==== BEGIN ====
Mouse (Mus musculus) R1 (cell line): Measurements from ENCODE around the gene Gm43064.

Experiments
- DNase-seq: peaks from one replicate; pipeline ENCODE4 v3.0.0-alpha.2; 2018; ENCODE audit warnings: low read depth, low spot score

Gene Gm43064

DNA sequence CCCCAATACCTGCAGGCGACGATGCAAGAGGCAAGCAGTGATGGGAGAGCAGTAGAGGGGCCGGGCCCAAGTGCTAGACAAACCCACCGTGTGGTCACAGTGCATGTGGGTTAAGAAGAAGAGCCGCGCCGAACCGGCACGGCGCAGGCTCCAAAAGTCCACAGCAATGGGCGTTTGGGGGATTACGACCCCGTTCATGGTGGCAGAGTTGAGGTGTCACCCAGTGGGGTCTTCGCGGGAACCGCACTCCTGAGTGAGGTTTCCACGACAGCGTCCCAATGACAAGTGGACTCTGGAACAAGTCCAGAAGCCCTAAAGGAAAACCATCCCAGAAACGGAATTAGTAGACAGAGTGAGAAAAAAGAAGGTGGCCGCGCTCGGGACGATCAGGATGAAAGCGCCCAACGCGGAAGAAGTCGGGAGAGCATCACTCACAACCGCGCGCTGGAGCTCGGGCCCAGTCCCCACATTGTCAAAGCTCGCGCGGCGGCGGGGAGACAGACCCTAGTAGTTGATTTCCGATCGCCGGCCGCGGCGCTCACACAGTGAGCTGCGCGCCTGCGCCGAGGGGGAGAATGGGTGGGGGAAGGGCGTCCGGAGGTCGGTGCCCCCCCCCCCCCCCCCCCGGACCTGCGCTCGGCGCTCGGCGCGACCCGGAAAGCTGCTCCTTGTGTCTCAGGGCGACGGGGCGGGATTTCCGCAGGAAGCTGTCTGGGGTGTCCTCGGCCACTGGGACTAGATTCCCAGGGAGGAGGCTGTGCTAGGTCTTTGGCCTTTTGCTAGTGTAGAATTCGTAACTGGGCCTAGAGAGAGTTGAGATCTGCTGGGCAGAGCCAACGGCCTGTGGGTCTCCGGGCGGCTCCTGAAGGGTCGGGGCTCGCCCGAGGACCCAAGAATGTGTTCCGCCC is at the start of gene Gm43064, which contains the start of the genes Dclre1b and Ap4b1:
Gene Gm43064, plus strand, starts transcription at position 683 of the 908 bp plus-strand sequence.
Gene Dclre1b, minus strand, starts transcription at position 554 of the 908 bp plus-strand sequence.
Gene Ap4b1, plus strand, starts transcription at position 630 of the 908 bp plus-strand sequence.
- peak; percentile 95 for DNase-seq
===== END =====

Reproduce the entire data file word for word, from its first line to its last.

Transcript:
Mouse (Mus musculus) R1 (cell line): Measurements from ENCODE around the gene Gm43064.

Experiments
- DNase-seq: peaks from one replicate; pipeline ENCODE4 v3.0.0-alpha.2; 2018; ENCODE audit warnings: low read depth, low spot score

Gene Gm43064

DNA sequence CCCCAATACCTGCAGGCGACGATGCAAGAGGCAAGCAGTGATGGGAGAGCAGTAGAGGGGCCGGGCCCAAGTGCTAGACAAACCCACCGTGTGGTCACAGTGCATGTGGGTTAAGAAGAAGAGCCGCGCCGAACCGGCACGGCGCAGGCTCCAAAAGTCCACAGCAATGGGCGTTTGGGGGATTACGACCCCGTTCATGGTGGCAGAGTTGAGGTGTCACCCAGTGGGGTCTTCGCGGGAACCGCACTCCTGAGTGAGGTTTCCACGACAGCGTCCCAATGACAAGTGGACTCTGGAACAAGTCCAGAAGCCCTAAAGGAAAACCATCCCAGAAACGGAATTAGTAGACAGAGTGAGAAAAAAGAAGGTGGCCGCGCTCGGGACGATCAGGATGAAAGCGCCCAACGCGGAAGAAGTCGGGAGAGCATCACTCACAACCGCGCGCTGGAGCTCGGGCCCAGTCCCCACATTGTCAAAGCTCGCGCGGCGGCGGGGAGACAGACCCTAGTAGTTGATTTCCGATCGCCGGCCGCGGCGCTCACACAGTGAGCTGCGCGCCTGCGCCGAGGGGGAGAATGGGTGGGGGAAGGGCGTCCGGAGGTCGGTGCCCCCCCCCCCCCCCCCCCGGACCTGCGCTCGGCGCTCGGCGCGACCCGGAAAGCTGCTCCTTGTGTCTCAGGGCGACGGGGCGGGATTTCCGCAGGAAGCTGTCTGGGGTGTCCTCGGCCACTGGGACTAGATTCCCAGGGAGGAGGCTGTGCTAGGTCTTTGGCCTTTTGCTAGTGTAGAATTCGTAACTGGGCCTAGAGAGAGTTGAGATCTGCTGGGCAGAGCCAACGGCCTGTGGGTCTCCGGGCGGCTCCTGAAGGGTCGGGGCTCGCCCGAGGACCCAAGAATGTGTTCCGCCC is at the start of gene Gm43064, which contains the start of the genes Dclre1b and Ap4b1:
Gene Gm43064, plus strand, starts transcription at position 683 of the 908 bp plus-strand sequence.
Gene Dclre1b, minus strand, starts transcription at position 554 of the 908 bp plus-strand sequence.
Gene Ap4b1, plus strand, starts transcription at position 630 of the 908 bp plus-strand sequence.
- peak; percentile 95 for DNase-seq